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Are you a paper and pencil teacher?

Do you prefer to write things down on paper like I do? I tried to migrate to all digital, but my iPad is too big and heavy (I got the big size because I’m super near-sighted), and my thumb-typing isn’t fast enough in the moment.


I’m famous for asking my students “What do you need to write down as a reminder about what we just talked about?” and I try to help them take actionable notes that can be useful later on.

Every time I meet a new student, I notice that many of them are hesitant to write in their parts. They make the same mistake over and over again! When we finally write a note in the part, they play it correctly, and something seems to click.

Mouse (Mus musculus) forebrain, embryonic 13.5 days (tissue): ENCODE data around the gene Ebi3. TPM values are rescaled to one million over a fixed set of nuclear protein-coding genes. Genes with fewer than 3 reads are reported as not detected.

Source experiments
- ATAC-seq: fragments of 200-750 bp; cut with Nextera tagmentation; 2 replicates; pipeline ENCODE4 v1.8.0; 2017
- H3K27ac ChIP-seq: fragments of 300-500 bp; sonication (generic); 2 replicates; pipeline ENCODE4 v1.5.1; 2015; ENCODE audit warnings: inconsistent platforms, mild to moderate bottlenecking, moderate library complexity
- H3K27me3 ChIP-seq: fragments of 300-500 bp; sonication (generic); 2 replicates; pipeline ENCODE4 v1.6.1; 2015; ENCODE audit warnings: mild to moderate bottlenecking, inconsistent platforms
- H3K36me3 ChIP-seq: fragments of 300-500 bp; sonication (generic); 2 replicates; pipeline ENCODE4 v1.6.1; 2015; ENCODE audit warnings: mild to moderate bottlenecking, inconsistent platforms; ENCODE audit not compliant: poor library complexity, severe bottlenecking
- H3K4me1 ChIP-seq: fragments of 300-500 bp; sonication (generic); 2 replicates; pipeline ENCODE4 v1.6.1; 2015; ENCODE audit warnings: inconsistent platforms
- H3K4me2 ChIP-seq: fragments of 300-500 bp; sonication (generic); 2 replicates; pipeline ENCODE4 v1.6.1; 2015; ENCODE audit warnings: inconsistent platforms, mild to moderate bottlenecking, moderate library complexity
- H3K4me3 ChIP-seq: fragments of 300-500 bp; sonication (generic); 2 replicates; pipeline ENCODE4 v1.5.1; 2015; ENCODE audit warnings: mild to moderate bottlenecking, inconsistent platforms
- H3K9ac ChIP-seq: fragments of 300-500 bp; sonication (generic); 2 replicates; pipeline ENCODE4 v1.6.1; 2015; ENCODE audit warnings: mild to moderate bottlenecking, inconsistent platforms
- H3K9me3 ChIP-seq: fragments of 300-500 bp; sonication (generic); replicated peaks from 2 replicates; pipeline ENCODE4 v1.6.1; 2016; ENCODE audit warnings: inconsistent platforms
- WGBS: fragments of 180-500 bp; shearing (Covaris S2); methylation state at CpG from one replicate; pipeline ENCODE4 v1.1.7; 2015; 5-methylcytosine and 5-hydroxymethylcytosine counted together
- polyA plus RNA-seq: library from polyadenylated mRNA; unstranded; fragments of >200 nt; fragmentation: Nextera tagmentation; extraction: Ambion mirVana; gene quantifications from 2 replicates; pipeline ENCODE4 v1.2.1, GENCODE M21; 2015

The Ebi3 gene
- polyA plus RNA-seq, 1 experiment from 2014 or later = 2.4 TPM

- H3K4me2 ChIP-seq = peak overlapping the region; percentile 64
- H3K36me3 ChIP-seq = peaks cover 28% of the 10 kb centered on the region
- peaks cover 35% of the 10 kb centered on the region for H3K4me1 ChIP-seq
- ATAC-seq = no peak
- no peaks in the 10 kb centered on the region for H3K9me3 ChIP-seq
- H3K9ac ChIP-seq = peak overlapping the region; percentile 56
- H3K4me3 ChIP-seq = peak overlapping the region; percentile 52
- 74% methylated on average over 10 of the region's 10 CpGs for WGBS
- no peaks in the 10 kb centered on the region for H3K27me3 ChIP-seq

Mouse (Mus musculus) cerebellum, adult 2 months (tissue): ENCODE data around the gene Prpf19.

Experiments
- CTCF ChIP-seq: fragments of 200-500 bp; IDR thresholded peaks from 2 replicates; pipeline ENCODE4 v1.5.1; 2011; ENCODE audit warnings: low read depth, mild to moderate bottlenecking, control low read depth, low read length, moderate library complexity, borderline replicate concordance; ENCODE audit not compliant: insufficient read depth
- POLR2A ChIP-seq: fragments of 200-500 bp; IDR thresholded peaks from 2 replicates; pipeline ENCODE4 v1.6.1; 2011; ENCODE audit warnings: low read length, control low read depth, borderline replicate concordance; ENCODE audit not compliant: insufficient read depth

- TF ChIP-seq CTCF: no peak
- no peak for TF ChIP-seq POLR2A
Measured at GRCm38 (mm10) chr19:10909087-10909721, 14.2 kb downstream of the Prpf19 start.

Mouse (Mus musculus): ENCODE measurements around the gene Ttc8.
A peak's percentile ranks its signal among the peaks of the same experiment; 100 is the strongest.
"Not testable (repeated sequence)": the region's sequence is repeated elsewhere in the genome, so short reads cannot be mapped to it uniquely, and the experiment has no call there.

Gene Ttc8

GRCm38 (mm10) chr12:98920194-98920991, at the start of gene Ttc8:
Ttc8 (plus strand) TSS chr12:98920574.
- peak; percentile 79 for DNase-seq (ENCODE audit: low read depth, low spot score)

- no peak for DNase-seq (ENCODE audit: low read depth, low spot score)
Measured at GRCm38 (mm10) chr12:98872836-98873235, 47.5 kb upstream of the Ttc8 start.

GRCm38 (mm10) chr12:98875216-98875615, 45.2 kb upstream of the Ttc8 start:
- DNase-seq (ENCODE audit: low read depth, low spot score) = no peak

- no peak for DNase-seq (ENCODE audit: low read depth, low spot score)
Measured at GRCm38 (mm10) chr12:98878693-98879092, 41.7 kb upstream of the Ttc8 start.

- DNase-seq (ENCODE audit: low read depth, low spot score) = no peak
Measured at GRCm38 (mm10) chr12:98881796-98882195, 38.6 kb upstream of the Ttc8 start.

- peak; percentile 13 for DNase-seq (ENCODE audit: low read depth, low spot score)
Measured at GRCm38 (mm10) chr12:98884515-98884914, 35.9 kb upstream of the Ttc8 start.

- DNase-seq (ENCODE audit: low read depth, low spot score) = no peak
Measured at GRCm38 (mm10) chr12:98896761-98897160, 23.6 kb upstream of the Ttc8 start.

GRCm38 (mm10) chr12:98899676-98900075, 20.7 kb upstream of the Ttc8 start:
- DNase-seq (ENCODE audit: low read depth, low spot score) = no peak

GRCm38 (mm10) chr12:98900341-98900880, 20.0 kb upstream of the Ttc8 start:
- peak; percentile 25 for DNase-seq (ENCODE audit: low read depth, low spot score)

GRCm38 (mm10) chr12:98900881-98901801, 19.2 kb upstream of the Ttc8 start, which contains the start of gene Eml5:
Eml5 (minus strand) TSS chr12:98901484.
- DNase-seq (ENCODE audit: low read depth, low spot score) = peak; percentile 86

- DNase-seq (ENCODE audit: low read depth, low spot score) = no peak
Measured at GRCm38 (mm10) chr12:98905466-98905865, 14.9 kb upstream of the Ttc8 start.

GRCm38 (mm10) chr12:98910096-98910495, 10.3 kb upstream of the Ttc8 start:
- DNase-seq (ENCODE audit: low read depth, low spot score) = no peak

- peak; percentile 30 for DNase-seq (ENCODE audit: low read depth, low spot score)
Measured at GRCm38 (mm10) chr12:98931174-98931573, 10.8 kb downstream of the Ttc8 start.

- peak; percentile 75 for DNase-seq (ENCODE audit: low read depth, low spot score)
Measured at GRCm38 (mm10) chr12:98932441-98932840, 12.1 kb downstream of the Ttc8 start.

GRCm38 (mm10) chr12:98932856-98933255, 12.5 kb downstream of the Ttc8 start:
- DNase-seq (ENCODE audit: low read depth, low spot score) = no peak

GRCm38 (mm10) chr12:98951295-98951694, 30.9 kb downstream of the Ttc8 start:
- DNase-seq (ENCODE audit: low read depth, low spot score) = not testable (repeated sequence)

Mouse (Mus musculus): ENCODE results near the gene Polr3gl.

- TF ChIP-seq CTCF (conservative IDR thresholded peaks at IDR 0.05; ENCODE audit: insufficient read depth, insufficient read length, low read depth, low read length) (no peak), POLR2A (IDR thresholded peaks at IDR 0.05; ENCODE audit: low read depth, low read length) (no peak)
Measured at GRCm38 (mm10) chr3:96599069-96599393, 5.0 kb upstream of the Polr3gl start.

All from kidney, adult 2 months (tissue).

I’ve been working with a student this summer who has a very casual attitude. In his July lessons, he took no notes unless I specifically dictated something to him, and he barely turned in his homework. But last week at his lesson, he said “Hold on, I need to write that down”, and at each weekly lesson, he improves by leaps and bounds.


I think that taking notes is an important step for students to learn the information we’re giving. I also think that students need to take ownership of their notes to learn effectively. In the example of my summer student - when we first started working together, he could barely get through a one-octave Bb major scale. Now he’s able to play that scale in two octaves, mostly memorized, using Left F accurately and appropriately. The difference is in the note-taking, and when students realize that their notes are a tool they can use in their practice time.


Do you encourage note-taking in class? Do you ask students to write practice reminders for themselves? I’d love to hear how you incorporate note-taking into your ensembles, and if you swear by it as much as I do.


Until next week,

Alli

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